The newly elected Socialist government of Prime Minister George Papandreou in Greece has won the support of parliament. Now the work can begin on overhauling Greece's economy and the national budget.
George Papandreou has his work cut out for him
Greece's newly elected Prime Minister George Papandreou has won the backing of parliament for his incoming government. In a vote of confidence early on Monday morning, the Greek parliament voted along party lines to approve the new government, with all 160 members of Papandreou's Socialist Party voting for, and 140 members of opposition parties voting against.
Papandreou came to power in a snap election earlier this month and now faces some tough challenges as Greece tackles its first recession in 16 years. He must also address the highest debt in the country's history and a budgetary deficit around 10 percent of the country's gross domestic product, well over the three percent euro-zone limit.
The incoming prime minster has pledged to fix Greece's economy - which he described as "explosive" - as well as the "state of emergency" in the country's finances.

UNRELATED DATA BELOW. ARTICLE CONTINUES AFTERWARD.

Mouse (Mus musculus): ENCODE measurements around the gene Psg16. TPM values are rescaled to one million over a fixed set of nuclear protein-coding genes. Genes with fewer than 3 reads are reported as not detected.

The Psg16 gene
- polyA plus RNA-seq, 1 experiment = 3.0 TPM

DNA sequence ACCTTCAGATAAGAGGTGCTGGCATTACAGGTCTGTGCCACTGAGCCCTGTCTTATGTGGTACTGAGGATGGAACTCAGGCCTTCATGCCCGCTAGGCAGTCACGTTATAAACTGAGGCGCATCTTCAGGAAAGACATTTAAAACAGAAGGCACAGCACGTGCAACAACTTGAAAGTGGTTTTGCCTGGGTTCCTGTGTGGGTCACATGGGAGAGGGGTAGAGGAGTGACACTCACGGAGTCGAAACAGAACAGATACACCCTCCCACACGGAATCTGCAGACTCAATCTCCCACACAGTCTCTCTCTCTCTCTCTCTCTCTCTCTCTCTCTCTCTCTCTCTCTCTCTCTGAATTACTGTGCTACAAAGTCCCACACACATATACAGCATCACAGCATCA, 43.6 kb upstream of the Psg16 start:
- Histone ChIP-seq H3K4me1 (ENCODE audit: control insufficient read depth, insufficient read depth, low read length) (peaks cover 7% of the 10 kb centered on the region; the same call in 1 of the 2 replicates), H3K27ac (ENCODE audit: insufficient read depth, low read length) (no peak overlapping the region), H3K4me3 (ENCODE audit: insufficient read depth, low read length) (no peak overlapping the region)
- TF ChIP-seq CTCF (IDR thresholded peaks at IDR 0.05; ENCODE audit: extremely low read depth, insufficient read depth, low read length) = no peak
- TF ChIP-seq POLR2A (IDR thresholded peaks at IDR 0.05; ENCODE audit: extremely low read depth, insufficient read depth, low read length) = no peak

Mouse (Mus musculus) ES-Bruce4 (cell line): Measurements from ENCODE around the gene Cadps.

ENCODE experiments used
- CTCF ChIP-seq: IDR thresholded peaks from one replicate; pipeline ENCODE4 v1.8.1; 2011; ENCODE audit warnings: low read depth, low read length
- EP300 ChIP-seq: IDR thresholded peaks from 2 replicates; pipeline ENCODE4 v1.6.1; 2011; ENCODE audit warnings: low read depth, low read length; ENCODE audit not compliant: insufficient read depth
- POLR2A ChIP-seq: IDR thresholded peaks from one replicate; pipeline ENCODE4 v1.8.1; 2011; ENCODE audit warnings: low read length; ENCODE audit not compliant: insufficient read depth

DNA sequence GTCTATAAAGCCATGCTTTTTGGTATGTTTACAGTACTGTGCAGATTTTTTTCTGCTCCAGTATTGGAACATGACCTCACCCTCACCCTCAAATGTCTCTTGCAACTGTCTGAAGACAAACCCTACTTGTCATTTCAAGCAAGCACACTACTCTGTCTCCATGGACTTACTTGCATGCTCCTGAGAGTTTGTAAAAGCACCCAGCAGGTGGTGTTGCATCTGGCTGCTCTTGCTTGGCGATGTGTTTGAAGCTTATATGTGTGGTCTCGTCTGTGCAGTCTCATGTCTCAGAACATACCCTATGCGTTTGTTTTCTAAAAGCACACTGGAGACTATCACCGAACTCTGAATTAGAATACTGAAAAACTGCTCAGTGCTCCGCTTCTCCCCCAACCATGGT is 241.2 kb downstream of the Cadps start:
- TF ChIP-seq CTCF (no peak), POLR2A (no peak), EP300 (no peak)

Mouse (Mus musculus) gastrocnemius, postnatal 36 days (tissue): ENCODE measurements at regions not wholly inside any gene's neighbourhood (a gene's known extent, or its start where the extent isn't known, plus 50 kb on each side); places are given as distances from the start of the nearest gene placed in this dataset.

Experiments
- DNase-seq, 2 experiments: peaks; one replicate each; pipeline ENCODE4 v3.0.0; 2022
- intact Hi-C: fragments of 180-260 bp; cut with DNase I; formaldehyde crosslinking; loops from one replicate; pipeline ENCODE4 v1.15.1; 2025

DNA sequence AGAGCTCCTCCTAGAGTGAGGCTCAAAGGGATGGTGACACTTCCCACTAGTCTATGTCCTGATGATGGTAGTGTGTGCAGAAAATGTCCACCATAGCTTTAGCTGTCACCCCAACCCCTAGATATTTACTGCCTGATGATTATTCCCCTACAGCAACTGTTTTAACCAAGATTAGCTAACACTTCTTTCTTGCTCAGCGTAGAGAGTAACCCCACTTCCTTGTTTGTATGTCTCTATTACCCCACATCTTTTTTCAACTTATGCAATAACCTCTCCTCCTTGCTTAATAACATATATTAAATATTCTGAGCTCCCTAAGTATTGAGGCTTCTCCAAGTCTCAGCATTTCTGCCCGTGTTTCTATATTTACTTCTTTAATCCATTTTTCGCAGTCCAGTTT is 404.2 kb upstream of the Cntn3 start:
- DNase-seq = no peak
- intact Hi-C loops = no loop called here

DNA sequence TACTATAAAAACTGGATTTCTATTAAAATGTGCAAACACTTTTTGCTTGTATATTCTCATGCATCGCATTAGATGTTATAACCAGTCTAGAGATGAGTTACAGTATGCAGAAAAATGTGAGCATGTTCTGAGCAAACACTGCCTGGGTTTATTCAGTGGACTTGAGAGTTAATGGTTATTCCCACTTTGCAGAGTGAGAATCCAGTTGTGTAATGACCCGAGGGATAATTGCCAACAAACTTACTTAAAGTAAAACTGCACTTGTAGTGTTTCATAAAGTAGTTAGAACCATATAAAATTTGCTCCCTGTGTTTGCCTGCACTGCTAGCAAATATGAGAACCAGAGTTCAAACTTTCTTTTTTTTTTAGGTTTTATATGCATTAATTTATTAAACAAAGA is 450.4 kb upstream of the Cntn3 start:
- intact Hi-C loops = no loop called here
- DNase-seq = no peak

"We have large hidden debts and spending, an unprecedented lack of competitiveness and social insurance funds in a state of penury," Papandreou told parliament.
Renewable energy, increased education spending, and a crack down on tax evasion are also on the new government's agenda, Papandreou said.
Editor: Chuck Penfold
For the first time, citizens of Turkey living abroad can vote in the country's presidential election, including in seven German cities. Erdogan's victory seems to be certain, but it is unfair, says DW's Baha Güngör.
With an increasing rate of anti-Semitic demonstrations and violence, some young German Jews no longer feel safe in their home country. Many are starting to wonder what the future holds for them.
100 years ago, the First World War broke out with Germany declaring war on Russia. Europeans ought to remember those events and more than ever rely on diplomacy rather than weapons, writes DW's Sarah Judith Hofmann.
Political scientist Herfried Münkler is the first German in a long time to attempt an overarching analysis of World War I. DW talks with him about Germany's special role and the lessons from World War I.